Now assuming that the stock price fell from Rs 100 to Rs 95, Rahul made a loss of Rs 5 per share. With a leveraged position, Rahul was able to buy 5000 shares, which means he incurred a loss of Rs 25,000. However, if Rahul had not taken margin trading facility from the broker, and had used his own money to buy the shares, his loss would have been limited to Rs 12,5000.

From the above example, we can see that through trading using leveraged position Rahul’s losses extended twice as muchas compared with what he might have lost using the original capital in his account. Plus, there will be an interest charge over and above the actual losses, if Rahul used MTF.

Other costs

Borrowing money isn’t without its costs. When you avail for a margin trading facility from your broker, you also have to pay the interest on your loan. The interest charges are applied to your account until you make payments.

Over time, your debt amount increases as interest charges accrue against you. As debt increases, the interest charges increase, and so on. Therefore, it is advisable to avail margin trading facility only for short-term investments otherwise your interest charges may end up eating away your profits.

Things to take care while using MTF

Using margin trading facility comes with its own risks. So before you jump into it, here are key things you need to take care of:

  1. If you are newbie in the market, avoid the MTF as it may eat up your investment amount.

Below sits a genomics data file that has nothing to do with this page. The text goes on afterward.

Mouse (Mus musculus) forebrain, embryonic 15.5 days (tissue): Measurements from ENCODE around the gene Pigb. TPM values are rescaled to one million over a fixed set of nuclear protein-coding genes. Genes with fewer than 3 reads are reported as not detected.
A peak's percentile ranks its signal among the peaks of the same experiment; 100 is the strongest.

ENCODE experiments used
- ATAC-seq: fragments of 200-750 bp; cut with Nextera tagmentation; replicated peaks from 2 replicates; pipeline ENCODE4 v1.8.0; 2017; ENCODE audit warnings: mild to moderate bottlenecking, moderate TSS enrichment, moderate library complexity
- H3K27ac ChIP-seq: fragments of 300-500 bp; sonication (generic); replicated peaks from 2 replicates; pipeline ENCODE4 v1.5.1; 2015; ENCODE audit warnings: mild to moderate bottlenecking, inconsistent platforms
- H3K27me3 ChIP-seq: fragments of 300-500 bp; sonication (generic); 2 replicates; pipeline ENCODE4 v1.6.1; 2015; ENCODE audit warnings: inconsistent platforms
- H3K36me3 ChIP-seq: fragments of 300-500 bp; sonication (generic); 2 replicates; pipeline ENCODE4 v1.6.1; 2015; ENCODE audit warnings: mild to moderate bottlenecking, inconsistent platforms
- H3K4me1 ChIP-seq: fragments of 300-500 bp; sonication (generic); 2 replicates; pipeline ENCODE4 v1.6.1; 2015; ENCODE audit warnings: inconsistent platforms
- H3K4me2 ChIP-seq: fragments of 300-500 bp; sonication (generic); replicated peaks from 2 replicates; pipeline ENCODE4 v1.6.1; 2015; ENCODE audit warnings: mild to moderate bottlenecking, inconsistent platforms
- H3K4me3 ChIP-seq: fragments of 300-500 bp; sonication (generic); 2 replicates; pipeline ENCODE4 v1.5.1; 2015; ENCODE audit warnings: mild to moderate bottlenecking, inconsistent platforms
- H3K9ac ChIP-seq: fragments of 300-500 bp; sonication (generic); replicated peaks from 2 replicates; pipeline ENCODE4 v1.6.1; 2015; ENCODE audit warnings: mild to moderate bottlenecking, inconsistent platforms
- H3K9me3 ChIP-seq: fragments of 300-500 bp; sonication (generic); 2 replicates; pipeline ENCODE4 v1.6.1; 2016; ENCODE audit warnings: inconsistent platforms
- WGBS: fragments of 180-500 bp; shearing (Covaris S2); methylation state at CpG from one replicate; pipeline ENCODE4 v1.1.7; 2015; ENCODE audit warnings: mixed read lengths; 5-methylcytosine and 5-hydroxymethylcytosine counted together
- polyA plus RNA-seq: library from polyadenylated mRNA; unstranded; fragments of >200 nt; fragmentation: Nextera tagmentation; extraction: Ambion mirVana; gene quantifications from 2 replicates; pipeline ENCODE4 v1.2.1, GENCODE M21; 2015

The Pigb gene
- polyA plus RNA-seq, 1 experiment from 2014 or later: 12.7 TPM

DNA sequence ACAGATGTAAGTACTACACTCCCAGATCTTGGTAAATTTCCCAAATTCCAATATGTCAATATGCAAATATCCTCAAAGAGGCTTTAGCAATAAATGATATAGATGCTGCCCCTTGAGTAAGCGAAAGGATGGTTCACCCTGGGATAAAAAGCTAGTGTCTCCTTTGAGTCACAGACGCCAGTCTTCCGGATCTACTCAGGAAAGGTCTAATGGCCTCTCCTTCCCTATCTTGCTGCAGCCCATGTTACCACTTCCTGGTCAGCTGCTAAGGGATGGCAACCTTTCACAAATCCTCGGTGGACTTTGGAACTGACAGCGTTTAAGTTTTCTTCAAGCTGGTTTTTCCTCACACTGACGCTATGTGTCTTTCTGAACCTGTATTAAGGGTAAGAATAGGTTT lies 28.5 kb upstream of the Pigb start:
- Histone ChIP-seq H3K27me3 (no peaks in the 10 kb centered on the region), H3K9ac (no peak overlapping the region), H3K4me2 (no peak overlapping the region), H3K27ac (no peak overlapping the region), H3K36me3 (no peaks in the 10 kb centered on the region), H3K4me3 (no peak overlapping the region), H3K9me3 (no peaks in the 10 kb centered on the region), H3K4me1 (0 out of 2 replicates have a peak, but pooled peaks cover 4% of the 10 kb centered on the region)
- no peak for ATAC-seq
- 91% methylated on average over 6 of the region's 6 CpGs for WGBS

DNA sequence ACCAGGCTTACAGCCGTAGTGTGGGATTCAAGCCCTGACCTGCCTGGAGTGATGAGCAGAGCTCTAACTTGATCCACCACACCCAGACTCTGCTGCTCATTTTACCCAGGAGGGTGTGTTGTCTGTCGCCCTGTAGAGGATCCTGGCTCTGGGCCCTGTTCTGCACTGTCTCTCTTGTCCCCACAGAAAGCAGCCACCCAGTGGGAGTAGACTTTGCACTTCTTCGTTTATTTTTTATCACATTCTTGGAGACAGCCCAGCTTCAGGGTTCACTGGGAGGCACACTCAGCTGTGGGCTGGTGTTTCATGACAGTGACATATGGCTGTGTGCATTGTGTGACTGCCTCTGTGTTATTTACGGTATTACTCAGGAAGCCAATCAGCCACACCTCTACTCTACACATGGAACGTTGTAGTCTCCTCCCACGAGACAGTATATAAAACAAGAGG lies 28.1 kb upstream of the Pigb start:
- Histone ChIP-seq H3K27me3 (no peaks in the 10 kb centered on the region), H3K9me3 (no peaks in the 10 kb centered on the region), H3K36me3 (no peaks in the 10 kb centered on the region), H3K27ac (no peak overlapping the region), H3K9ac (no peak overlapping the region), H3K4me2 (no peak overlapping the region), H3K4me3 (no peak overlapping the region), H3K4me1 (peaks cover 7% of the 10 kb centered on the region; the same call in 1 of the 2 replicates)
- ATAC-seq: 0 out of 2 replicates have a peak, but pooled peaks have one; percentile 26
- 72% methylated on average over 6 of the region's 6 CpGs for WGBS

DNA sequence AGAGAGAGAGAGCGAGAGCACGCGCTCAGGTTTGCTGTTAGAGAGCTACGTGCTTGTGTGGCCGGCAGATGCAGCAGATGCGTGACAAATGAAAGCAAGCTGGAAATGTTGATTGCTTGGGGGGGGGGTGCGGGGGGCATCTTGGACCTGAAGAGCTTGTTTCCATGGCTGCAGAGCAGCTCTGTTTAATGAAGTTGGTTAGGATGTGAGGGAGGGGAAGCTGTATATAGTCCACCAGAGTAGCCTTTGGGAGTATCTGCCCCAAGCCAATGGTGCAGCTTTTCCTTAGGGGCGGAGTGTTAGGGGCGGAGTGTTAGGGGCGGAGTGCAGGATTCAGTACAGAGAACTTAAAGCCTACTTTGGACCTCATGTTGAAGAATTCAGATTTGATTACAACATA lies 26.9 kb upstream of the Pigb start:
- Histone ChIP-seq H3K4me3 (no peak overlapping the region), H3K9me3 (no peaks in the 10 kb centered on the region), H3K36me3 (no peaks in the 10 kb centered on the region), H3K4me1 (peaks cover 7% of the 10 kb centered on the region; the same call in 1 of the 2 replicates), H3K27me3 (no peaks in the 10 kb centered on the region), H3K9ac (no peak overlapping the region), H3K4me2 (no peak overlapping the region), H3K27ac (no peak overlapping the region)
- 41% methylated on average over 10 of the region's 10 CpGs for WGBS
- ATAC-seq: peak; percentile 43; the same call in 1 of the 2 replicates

2. Have a reserve amount of cash or securities before trading in MTF.
  3. Always take into consideration the cost of borrowing before undertaking the trade using margin trading facility.
  4. Consider using MTF only in stocks which have high liquidity and relatively stable prices.
  5. Focus on companies which have large Market Capitalization, pay good dividends and have a relative stable price.
  6. Have a suitable risk reward ratio.
  7. Close the position when the Stop Loss triggers, especially when you are leveraging as it may end up trigger the margin call if the losses extends.
  8. Have a payback plan for margin debt if you are leveraging the money.
  9. Constantly monitor the stocks so that you may not end up losing the money especially when you are using the margin.
  10. Always square off the position on or before time.
  11. Remember that with margin trading, you can lose more funds than you have in your account. So make sure you have a strong risk management strategy in place before you use MTF.


Margin trading can potentially enhance your profits or magnify your losses.Before you trade on margin, it is important to think about how margin trading fits into your overall trading strategy. Margin trading is not right for everyone because it requires a higher appetite for risk than trading on a cash basis.

Having said that, itis a good opportunity for traders with higher risk tolerance because it allows them to increase their return on money. However, it is still debt, so understand that you must pay it off eventually.

“As long as GREED is stronger than COMPASSION, there will always be SUFFERING”